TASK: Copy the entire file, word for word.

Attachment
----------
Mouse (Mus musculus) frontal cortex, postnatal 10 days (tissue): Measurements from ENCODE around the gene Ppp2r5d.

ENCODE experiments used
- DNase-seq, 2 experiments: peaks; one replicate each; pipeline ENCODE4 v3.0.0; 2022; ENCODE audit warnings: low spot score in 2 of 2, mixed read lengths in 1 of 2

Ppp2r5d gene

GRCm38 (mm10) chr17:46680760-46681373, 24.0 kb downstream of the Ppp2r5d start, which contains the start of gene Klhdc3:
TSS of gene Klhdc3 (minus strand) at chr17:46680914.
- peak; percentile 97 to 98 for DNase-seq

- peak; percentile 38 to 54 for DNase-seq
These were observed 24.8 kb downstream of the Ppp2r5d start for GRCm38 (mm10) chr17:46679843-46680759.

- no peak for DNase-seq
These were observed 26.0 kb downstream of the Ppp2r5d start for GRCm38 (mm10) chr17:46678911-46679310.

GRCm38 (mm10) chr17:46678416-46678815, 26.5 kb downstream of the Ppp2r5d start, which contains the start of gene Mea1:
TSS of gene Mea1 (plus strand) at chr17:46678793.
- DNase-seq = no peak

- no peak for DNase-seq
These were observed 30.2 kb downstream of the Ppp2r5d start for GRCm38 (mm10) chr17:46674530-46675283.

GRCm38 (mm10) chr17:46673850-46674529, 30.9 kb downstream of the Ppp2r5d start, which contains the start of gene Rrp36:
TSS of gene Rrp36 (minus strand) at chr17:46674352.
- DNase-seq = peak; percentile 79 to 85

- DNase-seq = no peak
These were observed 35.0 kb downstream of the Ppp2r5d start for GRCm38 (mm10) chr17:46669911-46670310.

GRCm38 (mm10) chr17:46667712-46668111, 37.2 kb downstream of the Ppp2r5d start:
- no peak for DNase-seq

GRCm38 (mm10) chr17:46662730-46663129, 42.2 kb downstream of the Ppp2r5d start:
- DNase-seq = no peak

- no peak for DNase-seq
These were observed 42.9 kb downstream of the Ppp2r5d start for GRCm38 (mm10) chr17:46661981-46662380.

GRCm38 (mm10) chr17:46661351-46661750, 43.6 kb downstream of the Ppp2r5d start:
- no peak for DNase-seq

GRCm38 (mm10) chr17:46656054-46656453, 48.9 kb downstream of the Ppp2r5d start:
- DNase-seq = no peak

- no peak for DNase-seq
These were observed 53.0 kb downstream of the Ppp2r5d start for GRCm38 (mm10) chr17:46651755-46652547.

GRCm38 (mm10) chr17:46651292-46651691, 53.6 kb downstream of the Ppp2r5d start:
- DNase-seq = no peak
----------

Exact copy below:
Mouse (Mus musculus) frontal cortex, postnatal 10 days (tissue): Measurements from ENCODE around the gene Ppp2r5d.

ENCODE experiments used
- DNase-seq, 2 experiments: peaks; one replicate each; pipeline ENCODE4 v3.0.0; 2022; ENCODE audit warnings: low spot score in 2 of 2, mixed read lengths in 1 of 2

Ppp2r5d gene

GRCm38 (mm10) chr17:46680760-46681373, 24.0 kb downstream of the Ppp2r5d start, which contains the start of gene Klhdc3:
TSS of gene Klhdc3 (minus strand) at chr17:46680914.
- peak; percentile 97 to 98 for DNase-seq

- peak; percentile 38 to 54 for DNase-seq
These were observed 24.8 kb downstream of the Ppp2r5d start for GRCm38 (mm10) chr17:46679843-46680759.

- no peak for DNase-seq
These were observed 26.0 kb downstream of the Ppp2r5d start for GRCm38 (mm10) chr17:46678911-46679310.

GRCm38 (mm10) chr17:46678416-46678815, 26.5 kb downstream of the Ppp2r5d start, which contains the start of gene Mea1:
TSS of gene Mea1 (plus strand) at chr17:46678793.
- DNase-seq = no peak

- no peak for DNase-seq
These were observed 30.2 kb downstream of the Ppp2r5d start for GRCm38 (mm10) chr17:46674530-46675283.

GRCm38 (mm10) chr17:46673850-46674529, 30.9 kb downstream of the Ppp2r5d start, which contains the start of gene Rrp36:
TSS of gene Rrp36 (minus strand) at chr17:46674352.
- DNase-seq = peak; percentile 79 to 85

- DNase-seq = no peak
These were observed 35.0 kb downstream of the Ppp2r5d start for GRCm38 (mm10) chr17:46669911-46670310.

GRCm38 (mm10) chr17:46667712-46668111, 37.2 kb downstream of the Ppp2r5d start:
- no peak for DNase-seq

GRCm38 (mm10) chr17:46662730-46663129, 42.2 kb downstream of the Ppp2r5d start:
- DNase-seq = no peak

- no peak for DNase-seq
These were observed 42.9 kb downstream of the Ppp2r5d start for GRCm38 (mm10) chr17:46661981-46662380.

GRCm38 (mm10) chr17:46661351-46661750, 43.6 kb downstream of the Ppp2r5d start:
- no peak for DNase-seq

GRCm38 (mm10) chr17:46656054-46656453, 48.9 kb downstream of the Ppp2r5d start:
- DNase-seq = no peak

- no peak for DNase-seq
These were observed 53.0 kb downstream of the Ppp2r5d start for GRCm38 (mm10) chr17:46651755-46652547.

GRCm38 (mm10) chr17:46651292-46651691, 53.6 kb downstream of the Ppp2r5d start:
- DNase-seq = no peak